Old Parrish High looked at for Head Start, adult ed


PARRISH - The Jasper Area Family Services Center wants to put in a Head Start and adult education program at the old Parrish High School, delighting city leaders.

Donna Kilgore, executive director of the Jasper Area Family Services Center, spoke to the Parrish Town Council on Thursday night during a work session held before its formal meeting.

Kilgore said she had talked to Mayor La'Tisha Oliver and looked at the old school, calling it "a great location" for the plans, which involve bringing resources to the community. 

"The goal is to pretty much make that a community hub," said Dr. Suzanne Snow, who Kilgore introduced as a co-worker. 

"The center plans to apply for Head Start money when it opens," she said. "We are very interested in that first wing in the front of the high school." Officials identified that area as once being Miss James' class and the old math and science classroom, on a newer L-shaped section. 

While using two or three classrooms for Head Start, a learning center for adults could also be offered connected with adult education. "We do a lot of different things," from parenting to literacy, Kilgore said.

Some preliminary plans have already been discussed in the form of a draft, which includes space and costs, including shared costs of utilities. She said if the council was interested, officials could wait for funding to come through, and then they could come up with a final draft of plans. 

"We would have someone to maintain and clean that space," Kilgore said, noting access would also be needed to the small kitchen in the old home economics area. "We would also like some access to the gym and then we would work on having the appropriate playground place in the back that has to be fenced in. 

Children up to ages 2 or 3 would be served in two or three classrooms with Head Start, Kilgore said. 

Snow indicated she is also familiar with the old Parrish school.

"Our goal is to obviously work with the children and make a difference with every one of them, and educate the parents at the same time. It is to work with those parents and with Bevill State (Community College) if they don't have a GED" as a part of adult education. That could also lead to career tech if they want to follow a new career.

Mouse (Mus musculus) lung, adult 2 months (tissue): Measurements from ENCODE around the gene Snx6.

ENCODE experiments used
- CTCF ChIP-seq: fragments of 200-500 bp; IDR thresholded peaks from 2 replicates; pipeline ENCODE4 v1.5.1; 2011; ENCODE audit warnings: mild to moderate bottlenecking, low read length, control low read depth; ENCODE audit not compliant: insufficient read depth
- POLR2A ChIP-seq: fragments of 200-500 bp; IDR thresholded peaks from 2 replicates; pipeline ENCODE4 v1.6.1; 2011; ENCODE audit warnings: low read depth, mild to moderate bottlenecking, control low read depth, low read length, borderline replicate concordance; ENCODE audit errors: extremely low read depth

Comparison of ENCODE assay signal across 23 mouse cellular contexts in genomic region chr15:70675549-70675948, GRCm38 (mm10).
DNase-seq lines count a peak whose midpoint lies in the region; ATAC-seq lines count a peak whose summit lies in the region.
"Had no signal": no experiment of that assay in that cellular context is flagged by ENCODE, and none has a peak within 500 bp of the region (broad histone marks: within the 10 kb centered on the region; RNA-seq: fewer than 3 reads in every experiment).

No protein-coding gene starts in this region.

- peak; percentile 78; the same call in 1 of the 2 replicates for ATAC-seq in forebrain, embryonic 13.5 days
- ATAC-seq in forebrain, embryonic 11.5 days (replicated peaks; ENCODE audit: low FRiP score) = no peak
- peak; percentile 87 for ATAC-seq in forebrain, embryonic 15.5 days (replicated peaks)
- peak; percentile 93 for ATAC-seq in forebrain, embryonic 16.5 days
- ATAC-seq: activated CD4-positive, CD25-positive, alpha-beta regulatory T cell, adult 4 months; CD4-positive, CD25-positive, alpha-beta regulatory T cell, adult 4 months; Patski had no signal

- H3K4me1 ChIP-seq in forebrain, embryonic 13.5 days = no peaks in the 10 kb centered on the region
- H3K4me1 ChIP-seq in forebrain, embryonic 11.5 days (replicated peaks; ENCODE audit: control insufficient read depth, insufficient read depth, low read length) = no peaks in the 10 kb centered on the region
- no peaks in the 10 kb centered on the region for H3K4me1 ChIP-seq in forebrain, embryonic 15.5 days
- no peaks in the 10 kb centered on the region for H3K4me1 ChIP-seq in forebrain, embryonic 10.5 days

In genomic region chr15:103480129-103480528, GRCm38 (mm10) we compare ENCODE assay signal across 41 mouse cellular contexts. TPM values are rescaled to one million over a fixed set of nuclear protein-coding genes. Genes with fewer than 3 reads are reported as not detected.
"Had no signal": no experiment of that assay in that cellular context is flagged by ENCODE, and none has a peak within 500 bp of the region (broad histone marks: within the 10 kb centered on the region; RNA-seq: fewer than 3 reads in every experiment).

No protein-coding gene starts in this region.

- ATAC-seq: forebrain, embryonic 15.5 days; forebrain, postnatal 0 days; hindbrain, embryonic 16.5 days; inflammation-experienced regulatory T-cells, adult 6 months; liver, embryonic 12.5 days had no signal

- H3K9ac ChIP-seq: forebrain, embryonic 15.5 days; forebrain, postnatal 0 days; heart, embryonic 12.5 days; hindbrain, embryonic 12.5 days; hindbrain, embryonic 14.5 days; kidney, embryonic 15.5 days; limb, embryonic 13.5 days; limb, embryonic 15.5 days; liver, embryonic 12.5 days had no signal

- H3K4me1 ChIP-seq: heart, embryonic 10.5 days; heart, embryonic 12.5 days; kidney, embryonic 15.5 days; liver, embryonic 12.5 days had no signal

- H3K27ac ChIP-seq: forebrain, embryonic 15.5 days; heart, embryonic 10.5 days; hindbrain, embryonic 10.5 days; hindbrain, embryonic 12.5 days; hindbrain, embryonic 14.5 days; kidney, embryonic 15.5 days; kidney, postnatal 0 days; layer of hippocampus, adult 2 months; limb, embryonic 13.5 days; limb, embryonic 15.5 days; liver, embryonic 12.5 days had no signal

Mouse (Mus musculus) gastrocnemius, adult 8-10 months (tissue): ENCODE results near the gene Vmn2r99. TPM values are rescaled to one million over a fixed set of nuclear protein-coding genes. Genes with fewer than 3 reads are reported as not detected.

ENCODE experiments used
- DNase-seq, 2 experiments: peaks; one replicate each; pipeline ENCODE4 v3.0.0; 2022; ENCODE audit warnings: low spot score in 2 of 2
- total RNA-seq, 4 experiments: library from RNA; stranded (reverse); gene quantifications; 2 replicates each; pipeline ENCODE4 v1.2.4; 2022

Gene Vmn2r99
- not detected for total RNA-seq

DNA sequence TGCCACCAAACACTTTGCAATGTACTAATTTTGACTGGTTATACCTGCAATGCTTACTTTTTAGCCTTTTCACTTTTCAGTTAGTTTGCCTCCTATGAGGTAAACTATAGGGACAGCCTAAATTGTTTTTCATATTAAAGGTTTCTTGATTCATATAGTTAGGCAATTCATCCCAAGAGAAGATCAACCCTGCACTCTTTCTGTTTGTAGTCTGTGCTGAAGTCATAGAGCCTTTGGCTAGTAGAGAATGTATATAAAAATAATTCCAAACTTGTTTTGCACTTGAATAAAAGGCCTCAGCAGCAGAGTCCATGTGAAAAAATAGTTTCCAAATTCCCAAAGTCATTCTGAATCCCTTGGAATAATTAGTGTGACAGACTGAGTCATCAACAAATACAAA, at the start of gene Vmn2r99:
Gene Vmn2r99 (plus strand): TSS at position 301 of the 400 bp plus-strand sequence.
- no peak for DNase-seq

Snow noted she is a former principal in Jasper "and literacy is my passion." She is working as a school readiness coordinator for the county. She wants a site used in the day to help parents who are having difficulty reading. 

"Children who are leaving school and are below grade level, then they can come there, and we can get them on grade level," Snow said. "My vision is to have the University of Alabama, Samford, Bevill, North Alabama - some university or college to partner with us and have their interns come and work with the students so they have innovative ways."

She said to change the direction of local students and parents "will improve Parrish and Walker County as a whole." 

Snow said instruction would be offered to parents on how to work with children at home, noting that with the COVID-19 pandemic more homeschooling and virtual education are expected in the near future. "We will work with the parents of these young children," he said. 

Oliver said she would check on any potential problems with the building, including heating and cooling and any after effects from a 2018 fire there. This month the facility was used as a polling place for the first time since the fire. Kilgore said she feels the center can use some grant money to do things such as paint and polish floors. 

The mayor said officials had been disappointed when the school was closed down. However, introducing these educational programs would make the facility active again for some of the purposes for which it was constructed. 

"Me and the council, we are all about the kids," Oliver said, saying they want to do "anything we can do to help benefit the children of the families."

Council members also indicated they would be in favor of the idea. District 1 Councilman William Smith said he was interested in also reopening the library at the school if possible, which Snow said that could assist with literacy efforts. 

As for whether the town would be paid for space, Kilgore said some agreement could be worked out, possibly including actions such as cost share and rent. An insurance certificate of coverage could be given to the town. Those working at the school for the center's programs would be under their direction and would undergo background checks. Kilgore said they could add to the security camera coverage. 

During the formal meeting later, Oliver said the center is "more good news" for the town and the school building. "It has been my goal, ever since I came on the council, to do something with our school that is school-related because it is a school," she said.

"We are excited about utilizing our school for what it was originally intended for, and that is a school," she said, saying it would be a good thing for the town, as she didn't want "a mini-mall" in the facility. She said the community could come together for the project. 


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